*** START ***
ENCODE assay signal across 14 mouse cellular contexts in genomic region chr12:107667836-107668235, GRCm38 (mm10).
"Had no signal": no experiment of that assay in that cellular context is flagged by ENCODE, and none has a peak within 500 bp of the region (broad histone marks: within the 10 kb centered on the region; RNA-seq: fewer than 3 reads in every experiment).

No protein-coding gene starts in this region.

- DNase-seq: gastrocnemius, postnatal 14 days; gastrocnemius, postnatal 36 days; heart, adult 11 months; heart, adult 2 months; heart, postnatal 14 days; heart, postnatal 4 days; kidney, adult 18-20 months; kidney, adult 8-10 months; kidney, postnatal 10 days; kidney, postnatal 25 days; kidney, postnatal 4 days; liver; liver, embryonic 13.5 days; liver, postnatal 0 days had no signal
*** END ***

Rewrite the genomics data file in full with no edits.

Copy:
ENCODE assay signal across 14 mouse cellular contexts in genomic region chr12:107667836-107668235, GRCm38 (mm10).
"Had no signal": no experiment of that assay in that cellular context is flagged by ENCODE, and none has a peak within 500 bp of the region (broad histone marks: within the 10 kb centered on the region; RNA-seq: fewer than 3 reads in every experiment).

No protein-coding gene starts in this region.

- DNase-seq: gastrocnemius, postnatal 14 days; gastrocnemius, postnatal 36 days; heart, adult 11 months; heart, adult 2 months; heart, postnatal 14 days; heart, postnatal 4 days; kidney, adult 18-20 months; kidney, adult 8-10 months; kidney, postnatal 10 days; kidney, postnatal 25 days; kidney, postnatal 4 days; liver; liver, embryonic 13.5 days; liver, postnatal 0 days had no signal